The Built Heritage Committee today heard about the heritage impacts of Lansdowne 2.0. While the heritage buildings on site would not be altered, the new construction will have impacts on sightlines and visibility.
Lansdowne is subject to a 2012 Heritage Conservation Easement Agreement between the City of Ottawa and the Ontario Heritage Trust to conserve heritage resources and any work on the site will require their approval. In consultation with the Ontario Heritage Trust, staff have established a series of heritage conservation measures to be implemented through the Zoning By-Law Amendment and the Council-approved Concept Plan.
This report will be considered at the Special Meeting of City Council scheduled to begin on Wednesday, November 8 at 1 pm, following the regular Council meeting.
The Committee recommended that council designated the Bronson Centre at 211 Bronson Avenue as a heritage property. The building is now a hub for social services, arts and entertainment but in its past, it served as Immaculata High School and was associated with the Grey Nuns. It is a representative example of a Collegiate Gothic style institutional building, constructed in phases between 1929 and 1962. As rehabilitation work is underway at the building, the Committee also recommended a heritage permit to allow this work to continue.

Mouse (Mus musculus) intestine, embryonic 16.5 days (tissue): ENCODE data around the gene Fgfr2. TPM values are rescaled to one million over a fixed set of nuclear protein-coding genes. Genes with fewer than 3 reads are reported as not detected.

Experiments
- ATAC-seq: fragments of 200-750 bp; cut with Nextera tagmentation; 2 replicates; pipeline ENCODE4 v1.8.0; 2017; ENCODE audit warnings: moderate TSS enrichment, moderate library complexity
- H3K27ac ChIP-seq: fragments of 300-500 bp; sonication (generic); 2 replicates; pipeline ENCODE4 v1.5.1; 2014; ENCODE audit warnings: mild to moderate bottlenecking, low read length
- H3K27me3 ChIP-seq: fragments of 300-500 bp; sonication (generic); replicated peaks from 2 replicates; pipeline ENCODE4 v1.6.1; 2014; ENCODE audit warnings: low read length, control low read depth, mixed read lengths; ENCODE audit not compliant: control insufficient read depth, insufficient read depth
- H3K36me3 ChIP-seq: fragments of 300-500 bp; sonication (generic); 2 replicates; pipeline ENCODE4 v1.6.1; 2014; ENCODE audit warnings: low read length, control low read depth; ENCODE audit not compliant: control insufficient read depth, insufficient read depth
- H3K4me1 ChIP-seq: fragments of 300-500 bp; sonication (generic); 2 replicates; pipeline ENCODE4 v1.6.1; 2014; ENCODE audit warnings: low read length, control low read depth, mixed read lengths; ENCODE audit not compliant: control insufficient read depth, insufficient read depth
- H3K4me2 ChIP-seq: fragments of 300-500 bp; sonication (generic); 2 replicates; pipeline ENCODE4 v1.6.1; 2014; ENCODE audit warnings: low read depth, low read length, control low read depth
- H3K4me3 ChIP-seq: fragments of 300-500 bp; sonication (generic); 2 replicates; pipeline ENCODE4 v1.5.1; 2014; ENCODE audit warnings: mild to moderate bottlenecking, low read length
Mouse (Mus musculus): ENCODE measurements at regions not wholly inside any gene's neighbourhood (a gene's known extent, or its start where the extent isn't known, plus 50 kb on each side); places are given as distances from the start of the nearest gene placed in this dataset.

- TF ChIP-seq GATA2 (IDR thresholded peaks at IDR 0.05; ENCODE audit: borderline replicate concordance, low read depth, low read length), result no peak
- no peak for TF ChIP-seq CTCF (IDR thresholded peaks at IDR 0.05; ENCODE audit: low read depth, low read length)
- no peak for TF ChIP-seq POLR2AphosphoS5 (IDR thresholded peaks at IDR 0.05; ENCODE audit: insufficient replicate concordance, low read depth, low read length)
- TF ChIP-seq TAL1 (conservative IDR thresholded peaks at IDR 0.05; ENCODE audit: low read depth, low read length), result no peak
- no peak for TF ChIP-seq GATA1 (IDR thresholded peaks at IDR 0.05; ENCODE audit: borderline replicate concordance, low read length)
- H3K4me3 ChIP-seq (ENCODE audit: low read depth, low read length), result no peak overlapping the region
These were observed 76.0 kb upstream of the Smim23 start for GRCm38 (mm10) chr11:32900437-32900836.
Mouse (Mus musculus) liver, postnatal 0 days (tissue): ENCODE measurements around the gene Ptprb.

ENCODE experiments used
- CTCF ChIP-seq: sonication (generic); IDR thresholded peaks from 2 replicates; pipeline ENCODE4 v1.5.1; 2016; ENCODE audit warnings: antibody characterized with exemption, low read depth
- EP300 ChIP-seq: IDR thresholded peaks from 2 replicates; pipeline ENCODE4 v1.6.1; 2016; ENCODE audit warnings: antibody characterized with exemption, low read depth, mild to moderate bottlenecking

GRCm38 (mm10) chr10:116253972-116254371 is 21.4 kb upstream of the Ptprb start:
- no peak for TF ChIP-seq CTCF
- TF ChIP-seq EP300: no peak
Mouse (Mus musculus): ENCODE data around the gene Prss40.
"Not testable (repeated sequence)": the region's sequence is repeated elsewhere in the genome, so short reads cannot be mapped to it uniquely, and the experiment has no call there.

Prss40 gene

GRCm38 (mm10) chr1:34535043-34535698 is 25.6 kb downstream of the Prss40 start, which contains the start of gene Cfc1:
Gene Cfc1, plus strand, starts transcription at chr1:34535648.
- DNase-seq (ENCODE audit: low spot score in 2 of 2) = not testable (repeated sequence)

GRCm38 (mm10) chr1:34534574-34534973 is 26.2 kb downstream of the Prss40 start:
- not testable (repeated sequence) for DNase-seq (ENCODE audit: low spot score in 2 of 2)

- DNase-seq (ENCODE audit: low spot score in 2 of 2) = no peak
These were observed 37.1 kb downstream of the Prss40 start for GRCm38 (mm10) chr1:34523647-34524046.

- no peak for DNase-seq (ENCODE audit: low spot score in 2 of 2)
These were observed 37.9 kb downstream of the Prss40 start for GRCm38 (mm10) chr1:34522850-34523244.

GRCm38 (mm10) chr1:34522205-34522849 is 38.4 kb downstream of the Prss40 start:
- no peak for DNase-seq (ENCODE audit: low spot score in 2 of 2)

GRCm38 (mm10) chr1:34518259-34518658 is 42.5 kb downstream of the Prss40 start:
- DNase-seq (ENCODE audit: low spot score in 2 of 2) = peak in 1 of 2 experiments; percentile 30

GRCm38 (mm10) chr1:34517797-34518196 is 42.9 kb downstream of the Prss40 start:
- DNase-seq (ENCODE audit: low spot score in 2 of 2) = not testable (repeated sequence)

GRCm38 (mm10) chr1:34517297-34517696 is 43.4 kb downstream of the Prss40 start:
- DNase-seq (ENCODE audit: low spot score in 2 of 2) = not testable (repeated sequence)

The Committee approved the demolition of 283-285 McLeod Street and the application for new construction of a five-storey 31-unit residential building. While the current buildings were built in 1900s and 1920s, the properties were heavily altered sometime after 1975. As a result, their contribution to the streetscape is limited to their height, massing, siting and front yard setback. The site is located across the street from the Museum of Nature and the new construction would respect its historic surroundings. The building proposal maintains the established front yard setback and the existing two to three-storey height along McLeod Street, rising to five storeys at its highest point at the rear of the lot.
The Committee also approved the application to alter the former Hintonburg Pumping Station at 5 Onigam Street. The pumping station was decommissioned in 1924 and converted into a residence and gatehouse to serve the new water plant constructed on Lemieux Island. Over the years, exposure to the elements has worsened the stability of the structure, and the proposed work will stabilize and restore it for public use.
Except where noted, items from today’s meeting will rise to Council on Wednesday, November 22.